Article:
So does that mean that after the case goes to SCOTUS and the law is struck down summer 2012 that NJ might finally have a real permit system?
    An armed society is a polite society.

  4. Quote Originally Posted by shootin.targets View Post
    So does that mean that after the case goes to SCOTUS and the law is struck down summer 2012 that NJ might finally have a real permit system?
    Do you mean, the summer of 2011? What are the odds that this actually goes through and NJ finally stops being so idiotic? I don't know how the whole process works, so any info would be great. Thanks

  5. #4
    I said summer of 2012 because it will be tied up in appeals for a good time and at best the SCOTUS will decide to hear it sometime during their next session but not this years. Kind of like how they accepted the Chicago vs. McDonald case late summer into fall but didn't hear it until march of the following year.
    An armed society is a polite society.

  6. Quote Originally Posted by shootin.targets View Post
    I said summer of 2012 because it will be tied up in appeals for a good time and at best the SCOTUS will decide to hear it sometime during their next session but not this years. Kind of like how they accepted the Chicago vs. McDonald case late summer into fall but didn't hear it until march of the following year.
    Gotcha. Thanks for the reply. Hopefully, NJ will finally get reasonable about letting citizens exercise their RIGHTS. I love how liberals jump all over the healthcare topic which is not a right, but do not defend the 2nd amendment.

  7. #6
    Quote Originally Posted by rc7838 View Post
    The Attorney Generalís brief included the following statements:

    It also has a compelling interest in reducing the use of handguns in crimes. A governmentís foremost function is to ensure the safety of all of its citizenry.

    Generally speaking, one cannot know whether crime against an individual will occur at all, much less know when, where, or how. Neither then can one know whether a handgun would provide an effective measure of self-defense.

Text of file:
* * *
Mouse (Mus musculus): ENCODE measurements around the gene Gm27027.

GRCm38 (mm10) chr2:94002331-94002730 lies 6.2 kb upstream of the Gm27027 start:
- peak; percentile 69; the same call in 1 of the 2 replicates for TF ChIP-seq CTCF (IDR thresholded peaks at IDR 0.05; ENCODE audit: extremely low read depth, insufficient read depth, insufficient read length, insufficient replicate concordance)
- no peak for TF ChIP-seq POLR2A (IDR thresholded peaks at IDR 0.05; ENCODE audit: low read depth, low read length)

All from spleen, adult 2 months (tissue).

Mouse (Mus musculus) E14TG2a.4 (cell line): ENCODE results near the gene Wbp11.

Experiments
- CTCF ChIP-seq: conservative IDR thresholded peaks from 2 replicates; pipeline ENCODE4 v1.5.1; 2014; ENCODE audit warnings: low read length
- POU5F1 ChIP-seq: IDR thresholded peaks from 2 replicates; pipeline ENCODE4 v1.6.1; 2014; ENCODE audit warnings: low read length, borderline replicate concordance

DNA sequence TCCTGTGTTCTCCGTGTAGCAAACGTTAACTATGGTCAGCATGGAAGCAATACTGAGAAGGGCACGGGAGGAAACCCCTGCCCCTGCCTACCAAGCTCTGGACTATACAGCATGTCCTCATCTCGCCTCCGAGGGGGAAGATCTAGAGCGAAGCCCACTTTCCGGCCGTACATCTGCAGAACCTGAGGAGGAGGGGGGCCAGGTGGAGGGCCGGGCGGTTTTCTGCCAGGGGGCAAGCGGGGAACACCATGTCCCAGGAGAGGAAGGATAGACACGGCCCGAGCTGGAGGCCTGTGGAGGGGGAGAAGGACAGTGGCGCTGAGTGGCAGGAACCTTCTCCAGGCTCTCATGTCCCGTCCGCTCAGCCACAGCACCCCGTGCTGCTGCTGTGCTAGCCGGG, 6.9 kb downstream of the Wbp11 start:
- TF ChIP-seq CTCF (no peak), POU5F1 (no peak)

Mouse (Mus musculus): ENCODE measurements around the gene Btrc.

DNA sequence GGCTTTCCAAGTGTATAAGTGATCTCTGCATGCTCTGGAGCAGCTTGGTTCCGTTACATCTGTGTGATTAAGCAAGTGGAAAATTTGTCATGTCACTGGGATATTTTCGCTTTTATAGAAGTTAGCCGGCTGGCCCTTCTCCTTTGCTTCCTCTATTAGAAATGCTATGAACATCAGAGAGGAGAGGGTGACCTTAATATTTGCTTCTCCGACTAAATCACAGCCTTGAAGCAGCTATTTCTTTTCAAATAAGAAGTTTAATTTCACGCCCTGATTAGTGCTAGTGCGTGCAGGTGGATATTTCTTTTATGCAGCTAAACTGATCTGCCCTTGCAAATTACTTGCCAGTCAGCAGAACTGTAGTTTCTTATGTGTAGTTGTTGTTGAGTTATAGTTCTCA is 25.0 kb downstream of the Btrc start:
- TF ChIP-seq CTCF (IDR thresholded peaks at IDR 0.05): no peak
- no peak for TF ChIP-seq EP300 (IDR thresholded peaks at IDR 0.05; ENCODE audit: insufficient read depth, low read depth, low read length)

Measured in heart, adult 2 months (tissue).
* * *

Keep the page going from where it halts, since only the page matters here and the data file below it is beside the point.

I live the first 1/2 of my life in the NY/NJ area and still have family and friends in the area so this is of significant interest to me...

    That said... I found these parts of the AG's statement especially interesting...

    Criminals by their very nature do not respect the laws that exist.. so how does restriction of the Second Amendment rights of the law-abiding citizens work toward addressing ANY issue ?

    Even more interesting was that the AG agrees that crimes against individuals may never happen, but when they do, there is not way to know where or when. Apparently the way to address this is to ensure that IF it ever does happen, the victim remains just that... a victim with no effective means of self defense. I mean... if the victim survives the encounter, they can always call 911 to get an ambulance.

    Or does NJ have enough police to ensure the safety of every citizen, in every conceivable location, 24 hours a day ??

    Yup... them is some well conceived laws
    Life Member GeorgiaCarry.org http://www.GeorgiaCarry.org

  8. #7
    The Attorney General is a carbon copy of the laws she protects, sorry to say. Apparently she wants to prevent the vague "accidential use or misuse" "borne by the public," but they look the other way when it comes to the debt and overtaxation in New Jersey that is also "borne by the public." They are slick in being able to basically have a ban without the specific legal documention of a ban.

    She sounds pretty negative and pessimistic in basically claiming that every firearm will be misused or accidentially used in the Garden State. So much for being a law abiding citizen in New Jersekstan.

Tags for this Thread

Posting Permissions

  • You may not post new threads
  • You may not post replies
  • You may not post attachments
  • You may not edit your posts
  •  
Quantcast